How To Sleep Well -- By Sharon Burch
When it comes to brain function, even brief periods of sleep loss matter. For example, after just one night of sleep deprivation, we can experience increased activation in the amygdala, an emotional hub of the brain. This helps explain the growing link between a lack of sleep and increased emotional reactivity.
In addition, sleep deprivation appears to damage our ability to recognize other people’s emotional states. Combining these findings, it’s easy to see why sleep is so important for our interpersonal connections.
Beyond quelling emotional reactivity, sleep can help us make better choices around foods. A recent review compared the eating habits of people getting a full night’s rest to those who were sleep-deprived. On average, they found that those getting insufficient sleep were eating 385 more calories a day without burning any extra energy.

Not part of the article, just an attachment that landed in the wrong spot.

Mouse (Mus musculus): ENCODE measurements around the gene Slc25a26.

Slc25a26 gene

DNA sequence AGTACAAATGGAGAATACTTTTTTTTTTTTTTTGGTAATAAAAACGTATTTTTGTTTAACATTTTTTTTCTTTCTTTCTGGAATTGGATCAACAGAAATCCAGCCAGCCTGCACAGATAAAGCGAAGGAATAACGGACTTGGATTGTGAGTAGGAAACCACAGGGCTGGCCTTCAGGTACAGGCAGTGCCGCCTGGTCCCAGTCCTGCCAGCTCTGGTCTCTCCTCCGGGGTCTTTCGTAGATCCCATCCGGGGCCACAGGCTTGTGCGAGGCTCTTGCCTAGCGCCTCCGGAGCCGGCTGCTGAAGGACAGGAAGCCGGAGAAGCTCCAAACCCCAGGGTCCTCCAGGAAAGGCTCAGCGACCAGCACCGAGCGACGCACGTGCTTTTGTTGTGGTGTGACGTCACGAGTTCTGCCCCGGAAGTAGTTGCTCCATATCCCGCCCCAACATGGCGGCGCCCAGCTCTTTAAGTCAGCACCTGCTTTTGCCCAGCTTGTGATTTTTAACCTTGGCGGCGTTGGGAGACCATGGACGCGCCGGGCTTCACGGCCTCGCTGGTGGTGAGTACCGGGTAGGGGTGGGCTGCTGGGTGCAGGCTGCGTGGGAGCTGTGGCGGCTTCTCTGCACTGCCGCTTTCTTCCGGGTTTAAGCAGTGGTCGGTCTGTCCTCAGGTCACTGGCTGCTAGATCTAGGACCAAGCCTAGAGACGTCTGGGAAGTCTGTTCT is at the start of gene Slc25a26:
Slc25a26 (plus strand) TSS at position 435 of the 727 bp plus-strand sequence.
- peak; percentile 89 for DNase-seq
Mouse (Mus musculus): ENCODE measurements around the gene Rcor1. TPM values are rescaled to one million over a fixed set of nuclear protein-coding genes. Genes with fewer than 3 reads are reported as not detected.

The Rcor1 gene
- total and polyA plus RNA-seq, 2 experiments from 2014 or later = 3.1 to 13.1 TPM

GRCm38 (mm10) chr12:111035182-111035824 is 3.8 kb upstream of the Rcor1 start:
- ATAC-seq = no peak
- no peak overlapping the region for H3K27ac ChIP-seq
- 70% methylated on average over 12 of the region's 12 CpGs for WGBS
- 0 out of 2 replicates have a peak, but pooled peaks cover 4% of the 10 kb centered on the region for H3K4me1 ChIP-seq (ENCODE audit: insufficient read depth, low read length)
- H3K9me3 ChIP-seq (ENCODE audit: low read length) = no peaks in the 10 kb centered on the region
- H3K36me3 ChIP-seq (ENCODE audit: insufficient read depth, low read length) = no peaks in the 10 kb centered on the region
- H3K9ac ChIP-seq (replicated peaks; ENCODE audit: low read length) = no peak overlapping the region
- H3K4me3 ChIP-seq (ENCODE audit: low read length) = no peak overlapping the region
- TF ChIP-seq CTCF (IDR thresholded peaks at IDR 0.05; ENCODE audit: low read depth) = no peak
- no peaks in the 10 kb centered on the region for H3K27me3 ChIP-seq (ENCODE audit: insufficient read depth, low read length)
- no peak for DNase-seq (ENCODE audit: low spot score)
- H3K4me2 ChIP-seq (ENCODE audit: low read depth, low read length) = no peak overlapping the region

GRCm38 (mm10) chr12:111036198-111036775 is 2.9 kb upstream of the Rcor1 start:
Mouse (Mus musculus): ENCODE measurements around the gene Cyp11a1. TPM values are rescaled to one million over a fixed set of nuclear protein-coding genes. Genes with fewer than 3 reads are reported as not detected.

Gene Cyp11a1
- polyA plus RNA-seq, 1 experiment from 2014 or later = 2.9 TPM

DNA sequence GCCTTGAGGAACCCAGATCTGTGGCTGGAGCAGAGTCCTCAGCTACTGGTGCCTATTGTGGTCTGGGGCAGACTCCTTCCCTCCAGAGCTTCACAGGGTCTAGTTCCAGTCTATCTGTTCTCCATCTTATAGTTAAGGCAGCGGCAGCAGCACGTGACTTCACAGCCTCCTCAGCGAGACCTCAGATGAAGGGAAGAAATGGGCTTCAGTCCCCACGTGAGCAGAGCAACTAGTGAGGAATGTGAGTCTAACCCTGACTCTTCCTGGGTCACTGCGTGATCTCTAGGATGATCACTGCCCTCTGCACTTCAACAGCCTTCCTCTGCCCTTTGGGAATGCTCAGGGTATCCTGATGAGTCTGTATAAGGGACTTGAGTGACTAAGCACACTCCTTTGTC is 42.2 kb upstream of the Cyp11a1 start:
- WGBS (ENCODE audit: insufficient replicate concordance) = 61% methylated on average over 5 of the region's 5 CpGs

Limit your blue light consumption in the hours before bed. Blue light can block the production of the hormone melatonin, which is necessary for good sleep.
Limit or stop consuming caffeine after 2 p.m.
Avoid unnecessary sources of stress before bed, as stress can make it tough to fall asleep (yes, this may mean cutting the news out of your evening routine).
Create and stick to a sleep routine that helps you relax before bed. For example, you could try a hot shower, a mellow read, or listening to calming music.
If you try these approaches and are still having trouble sleeping, help is available through the Atma Clinic: www.AtmaClinic.com/services.
Sharon Burch, APRN NP, provides holistic mental health and wellness counseling and other services through Atma Clinic.